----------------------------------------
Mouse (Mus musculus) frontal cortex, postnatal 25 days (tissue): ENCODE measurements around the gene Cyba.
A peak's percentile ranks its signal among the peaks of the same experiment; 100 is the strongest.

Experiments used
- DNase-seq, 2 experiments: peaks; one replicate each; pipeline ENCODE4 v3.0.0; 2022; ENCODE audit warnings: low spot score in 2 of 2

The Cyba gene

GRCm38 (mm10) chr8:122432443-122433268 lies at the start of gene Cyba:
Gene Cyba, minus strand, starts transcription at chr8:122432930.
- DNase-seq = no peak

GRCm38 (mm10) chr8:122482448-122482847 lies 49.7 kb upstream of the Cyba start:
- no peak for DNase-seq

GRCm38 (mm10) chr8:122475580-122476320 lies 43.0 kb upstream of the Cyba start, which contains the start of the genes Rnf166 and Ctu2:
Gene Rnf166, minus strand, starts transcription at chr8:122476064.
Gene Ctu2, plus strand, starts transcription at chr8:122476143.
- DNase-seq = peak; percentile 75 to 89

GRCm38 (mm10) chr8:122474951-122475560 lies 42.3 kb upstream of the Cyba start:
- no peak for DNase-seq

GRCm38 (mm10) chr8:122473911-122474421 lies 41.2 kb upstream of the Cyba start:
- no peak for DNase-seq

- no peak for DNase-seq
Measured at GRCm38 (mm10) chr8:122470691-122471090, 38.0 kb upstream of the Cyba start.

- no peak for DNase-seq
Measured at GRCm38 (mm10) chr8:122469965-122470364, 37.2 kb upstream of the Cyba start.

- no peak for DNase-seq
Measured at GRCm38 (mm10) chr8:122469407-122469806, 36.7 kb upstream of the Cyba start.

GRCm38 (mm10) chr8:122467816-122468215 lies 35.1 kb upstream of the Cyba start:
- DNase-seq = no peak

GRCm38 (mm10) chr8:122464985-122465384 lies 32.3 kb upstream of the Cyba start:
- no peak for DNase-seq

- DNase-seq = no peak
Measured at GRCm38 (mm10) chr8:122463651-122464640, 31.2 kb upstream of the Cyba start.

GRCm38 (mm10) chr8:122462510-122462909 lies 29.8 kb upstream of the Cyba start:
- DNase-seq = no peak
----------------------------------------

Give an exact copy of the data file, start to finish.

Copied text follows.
Mouse (Mus musculus) frontal cortex, postnatal 25 days (tissue): ENCODE measurements around the gene Cyba.
A peak's percentile ranks its signal among the peaks of the same experiment; 100 is the strongest.

Experiments used
- DNase-seq, 2 experiments: peaks; one replicate each; pipeline ENCODE4 v3.0.0; 2022; ENCODE audit warnings: low spot score in 2 of 2

The Cyba gene

GRCm38 (mm10) chr8:122432443-122433268 lies at the start of gene Cyba:
Gene Cyba, minus strand, starts transcription at chr8:122432930.
- DNase-seq = no peak

GRCm38 (mm10) chr8:122482448-122482847 lies 49.7 kb upstream of the Cyba start:
- no peak for DNase-seq

GRCm38 (mm10) chr8:122475580-122476320 lies 43.0 kb upstream of the Cyba start, which contains the start of the genes Rnf166 and Ctu2:
Gene Rnf166, minus strand, starts transcription at chr8:122476064.
Gene Ctu2, plus strand, starts transcription at chr8:122476143.
- DNase-seq = peak; percentile 75 to 89

GRCm38 (mm10) chr8:122474951-122475560 lies 42.3 kb upstream of the Cyba start:
- no peak for DNase-seq

GRCm38 (mm10) chr8:122473911-122474421 lies 41.2 kb upstream of the Cyba start:
- no peak for DNase-seq

- no peak for DNase-seq
Measured at GRCm38 (mm10) chr8:122470691-122471090, 38.0 kb upstream of the Cyba start.

- no peak for DNase-seq
Measured at GRCm38 (mm10) chr8:122469965-122470364, 37.2 kb upstream of the Cyba start.

- no peak for DNase-seq
Measured at GRCm38 (mm10) chr8:122469407-122469806, 36.7 kb upstream of the Cyba start.

GRCm38 (mm10) chr8:122467816-122468215 lies 35.1 kb upstream of the Cyba start:
- DNase-seq = no peak

GRCm38 (mm10) chr8:122464985-122465384 lies 32.3 kb upstream of the Cyba start:
- no peak for DNase-seq

- DNase-seq = no peak
Measured at GRCm38 (mm10) chr8:122463651-122464640, 31.2 kb upstream of the Cyba start.

GRCm38 (mm10) chr8:122462510-122462909 lies 29.8 kb upstream of the Cyba start:
- DNase-seq = no peak